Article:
In order to try and exercise some of my skills and tinker with some new tools, I tasked myself with creating a new app in a very specific space.
Right away, I had a big choice to make, would I build the app as a client of an existing platform, create my own,or have a standalone app, with no platform.
The Client Approach
My initial thinking was that this was the way to go. In my personal app installing experience, whenever I hear about an app in a particular area, I first check to see if it supports my existing service.
Being able to use an existing services users provides a myriad of benefits to the developer, including:
- Infrastructure considerations are much simpler since the service is handling the majority of the bandwidth and storage.
- There are promotional opportunities because the existing service already has marketshare.
- Authentication is largely handled by the service.
- One has an existing feature set and API to start from, so the focus can be on user experience.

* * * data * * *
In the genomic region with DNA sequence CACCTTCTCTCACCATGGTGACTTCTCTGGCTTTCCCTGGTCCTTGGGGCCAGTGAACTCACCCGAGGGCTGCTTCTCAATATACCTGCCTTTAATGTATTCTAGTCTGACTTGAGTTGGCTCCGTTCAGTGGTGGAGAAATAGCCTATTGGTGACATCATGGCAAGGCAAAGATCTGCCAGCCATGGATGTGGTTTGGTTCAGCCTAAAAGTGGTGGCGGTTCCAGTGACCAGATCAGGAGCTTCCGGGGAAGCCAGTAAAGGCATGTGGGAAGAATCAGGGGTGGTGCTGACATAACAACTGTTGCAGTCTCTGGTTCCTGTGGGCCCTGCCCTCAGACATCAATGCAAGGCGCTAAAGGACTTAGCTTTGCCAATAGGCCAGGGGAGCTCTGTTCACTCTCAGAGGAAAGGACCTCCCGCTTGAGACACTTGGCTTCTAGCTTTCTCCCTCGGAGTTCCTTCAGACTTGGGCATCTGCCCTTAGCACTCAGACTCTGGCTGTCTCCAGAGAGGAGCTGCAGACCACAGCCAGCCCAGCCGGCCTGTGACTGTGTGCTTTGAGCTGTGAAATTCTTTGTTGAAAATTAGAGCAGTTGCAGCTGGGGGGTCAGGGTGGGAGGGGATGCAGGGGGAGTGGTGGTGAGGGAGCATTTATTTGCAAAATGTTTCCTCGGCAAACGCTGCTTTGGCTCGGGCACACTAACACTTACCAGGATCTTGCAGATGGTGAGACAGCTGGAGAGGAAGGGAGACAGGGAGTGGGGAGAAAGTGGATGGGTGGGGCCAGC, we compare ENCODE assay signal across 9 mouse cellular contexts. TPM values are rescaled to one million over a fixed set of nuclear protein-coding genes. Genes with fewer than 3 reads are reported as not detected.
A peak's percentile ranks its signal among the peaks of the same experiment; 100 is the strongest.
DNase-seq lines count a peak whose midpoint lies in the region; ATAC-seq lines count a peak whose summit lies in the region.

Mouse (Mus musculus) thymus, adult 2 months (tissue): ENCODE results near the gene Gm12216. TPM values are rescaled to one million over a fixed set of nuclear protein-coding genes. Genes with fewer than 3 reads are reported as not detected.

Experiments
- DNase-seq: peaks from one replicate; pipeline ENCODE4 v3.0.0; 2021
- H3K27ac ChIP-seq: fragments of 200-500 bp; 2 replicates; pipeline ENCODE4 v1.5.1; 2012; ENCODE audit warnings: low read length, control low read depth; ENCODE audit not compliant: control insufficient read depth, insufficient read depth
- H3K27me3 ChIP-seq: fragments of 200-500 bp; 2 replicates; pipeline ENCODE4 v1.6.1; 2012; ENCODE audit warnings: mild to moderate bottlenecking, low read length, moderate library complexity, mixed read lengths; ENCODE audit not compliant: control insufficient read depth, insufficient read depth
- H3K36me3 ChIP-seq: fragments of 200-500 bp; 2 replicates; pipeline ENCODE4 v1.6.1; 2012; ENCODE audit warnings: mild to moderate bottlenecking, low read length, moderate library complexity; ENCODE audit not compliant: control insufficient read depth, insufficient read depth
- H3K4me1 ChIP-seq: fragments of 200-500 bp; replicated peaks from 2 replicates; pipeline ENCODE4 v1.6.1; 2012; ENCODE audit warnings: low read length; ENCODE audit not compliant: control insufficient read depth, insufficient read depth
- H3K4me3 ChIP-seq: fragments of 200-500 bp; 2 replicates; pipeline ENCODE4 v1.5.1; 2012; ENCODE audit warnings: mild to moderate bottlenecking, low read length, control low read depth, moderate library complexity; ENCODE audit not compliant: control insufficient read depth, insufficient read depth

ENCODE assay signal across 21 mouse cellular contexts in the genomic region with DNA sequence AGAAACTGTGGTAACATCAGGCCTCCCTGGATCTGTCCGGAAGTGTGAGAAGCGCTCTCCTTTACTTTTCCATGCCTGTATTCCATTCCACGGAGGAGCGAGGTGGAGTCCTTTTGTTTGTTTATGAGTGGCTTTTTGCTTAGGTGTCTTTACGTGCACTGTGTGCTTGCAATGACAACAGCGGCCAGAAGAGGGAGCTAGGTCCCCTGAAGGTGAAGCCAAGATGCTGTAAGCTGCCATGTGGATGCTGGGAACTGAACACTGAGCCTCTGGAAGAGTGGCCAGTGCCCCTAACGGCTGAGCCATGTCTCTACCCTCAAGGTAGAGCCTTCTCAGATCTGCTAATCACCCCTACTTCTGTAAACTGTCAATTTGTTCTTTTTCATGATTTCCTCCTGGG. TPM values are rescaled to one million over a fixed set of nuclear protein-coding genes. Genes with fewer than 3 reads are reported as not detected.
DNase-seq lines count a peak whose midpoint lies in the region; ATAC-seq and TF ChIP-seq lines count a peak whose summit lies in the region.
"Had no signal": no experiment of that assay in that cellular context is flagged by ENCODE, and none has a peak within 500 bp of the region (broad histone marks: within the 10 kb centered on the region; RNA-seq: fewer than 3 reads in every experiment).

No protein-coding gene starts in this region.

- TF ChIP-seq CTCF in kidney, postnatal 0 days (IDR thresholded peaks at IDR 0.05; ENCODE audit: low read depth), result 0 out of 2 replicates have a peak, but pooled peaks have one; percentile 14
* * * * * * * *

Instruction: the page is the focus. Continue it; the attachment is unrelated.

As I moved further along into this process, I also started to see the potential downsides:
- The service controls API access, so there are likely approval and revoking processes one must be aware of.
- Since the features are already defined, the ability to add new functionality might be limited.
- Platforms can change policies, leaving the fate of one’s app in a third party’s hands.
But what about building a platform?
The Provider Approach
To truly be in control, it can make sense to venture out and build a platform. While this tends to be the obvious first choice, it comes with a number of considerations:
- As a single developer, my ability to handle every aspect of an application can be limited.
- Built-in promotion isn’t an option, so marketing becomes crucial.
- Users will be much more hesitant to try an unknown service.
And the advantages are:
- Full control over features and capabilities.
- Focused development, since the feature set is fully in the developer’s control.
So now comes the big decision, which path is worth the investment? Being able to use a platform that already exists is like a head start in trying to get some publicity in a crowded app market. However, controlling the platform means creative freedom. And if we assume the install base will be small with either course, maybe it’s okay if it’s even smaller?
What started out as a fun way for me to try and build on an existing skill set has now got me questioning the entire purpose of my project. Dreaming big is great, but is dreaming realistically better?